Exit Polls Illustrate Country's Divisions, from Climate to Terrorists

The midterm elections brought out a politically divided nation.

Democrats and Republicans even see the sky differently.

Among those who said they view global warming as a serious problem, 70 percent said they voted Democratic in U.S. House races Tuesday, while 84 percent of those who said they are not worried about something scientists say could lead to destructive changes in the weather said they voted Republican.

That finding, in exit polls conducted by the Associated Press and television networks, is one of many that show how American voters divided like two foreign lands Tuesday, split between Republicans and Democrats, men and women, whites and minorities, rich and poor, and young and old.

The portrait of the midterm election showed a politically divided nation with starkly different views on the state of the country, role of government and fears about future terrorist attacks.


Nationally, 56 percent of men backed Republicans in their local U.S. House election, while 52 percent of women went for Democrats, according to the polls. Those 65 and older backed Republicans 57 percent of the time, while 54 percent of those under 30 backed Democrats.

Sixty percent of the nation's white voters backed Republicans, while 89 percent of blacks supported Democrats, as did 63 percent of Hispanics.

Democrats and Republicans hold dramatically different views on virtually all the questions asked by exit pollsters:

— Among the 6 percent of voters who said they were "not at all worried" that "there will be another major terrorist attack in the U.S.," 73 percent were Democrats. Among the 28 percent who said they were "very worried," two-thirds were Republicans.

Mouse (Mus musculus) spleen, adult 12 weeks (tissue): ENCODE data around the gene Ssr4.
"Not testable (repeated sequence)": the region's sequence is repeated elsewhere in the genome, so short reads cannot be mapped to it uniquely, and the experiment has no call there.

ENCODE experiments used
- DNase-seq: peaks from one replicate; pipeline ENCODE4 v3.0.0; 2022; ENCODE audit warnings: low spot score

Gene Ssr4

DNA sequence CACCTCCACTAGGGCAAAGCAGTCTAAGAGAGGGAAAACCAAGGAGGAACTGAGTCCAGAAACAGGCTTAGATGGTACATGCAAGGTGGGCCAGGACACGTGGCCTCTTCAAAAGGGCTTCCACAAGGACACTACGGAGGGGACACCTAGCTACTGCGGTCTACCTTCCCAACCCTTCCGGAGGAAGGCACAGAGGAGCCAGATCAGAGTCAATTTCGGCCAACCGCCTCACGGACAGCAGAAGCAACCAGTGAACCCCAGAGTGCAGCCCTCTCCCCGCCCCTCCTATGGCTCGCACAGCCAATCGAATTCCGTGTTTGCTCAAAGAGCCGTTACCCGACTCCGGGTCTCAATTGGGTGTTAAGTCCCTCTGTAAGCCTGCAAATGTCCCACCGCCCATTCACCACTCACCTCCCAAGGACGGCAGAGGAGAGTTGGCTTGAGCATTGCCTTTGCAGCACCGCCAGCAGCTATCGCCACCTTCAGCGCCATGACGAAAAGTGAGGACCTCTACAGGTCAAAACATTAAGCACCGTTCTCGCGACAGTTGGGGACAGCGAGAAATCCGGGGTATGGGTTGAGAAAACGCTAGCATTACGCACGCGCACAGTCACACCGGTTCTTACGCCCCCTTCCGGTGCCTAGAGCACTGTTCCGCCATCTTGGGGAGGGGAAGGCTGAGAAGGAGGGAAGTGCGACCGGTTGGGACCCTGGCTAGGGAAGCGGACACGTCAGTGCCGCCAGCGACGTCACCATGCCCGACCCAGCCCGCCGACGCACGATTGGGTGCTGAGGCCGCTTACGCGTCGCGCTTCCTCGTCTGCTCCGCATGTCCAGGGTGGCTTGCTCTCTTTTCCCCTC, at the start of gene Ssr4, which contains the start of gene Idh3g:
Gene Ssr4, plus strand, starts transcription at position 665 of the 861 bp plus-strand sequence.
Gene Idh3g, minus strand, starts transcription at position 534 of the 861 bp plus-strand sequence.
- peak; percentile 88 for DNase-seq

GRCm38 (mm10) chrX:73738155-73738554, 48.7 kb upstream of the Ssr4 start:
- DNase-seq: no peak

— Among the 41 percent of voters who said they think government should do more to solve problems, 78 percent said they voted for a Democrat in their House race. Among the 54 percent of those who agreed with the statement that government is doing too many things better left to businesses and individuals, 76 percent said they backed a Republican.

— Among the 37 percent of voters who said they are "very worried" about the direction of the nation's economy, 68 percent said they voted Republican. Just 4 percent of voters said they are "not at all worried" and 78 percent of them said they voted for a Democrat in their House race.

— Among the 28 percent of voters who said they think the condition of the nation's economy is good, almost three-quarters said they voted for a Democrat. More than three-quarters of the 22 percent who said they think the economy is in poor shape said they voted Republican.

— Among the 44 percent who approve of the job President Barack Obama is doing in office, 87 percent said they voted for a Democrat and 12 percent said they voted for a Republican.

— One rare point of agreement between Democrats and Republicans: 78 percent of voters disapprove of the way Congress is handling its job and those voting Democrat and Republican were fairly evenly matched in that view.

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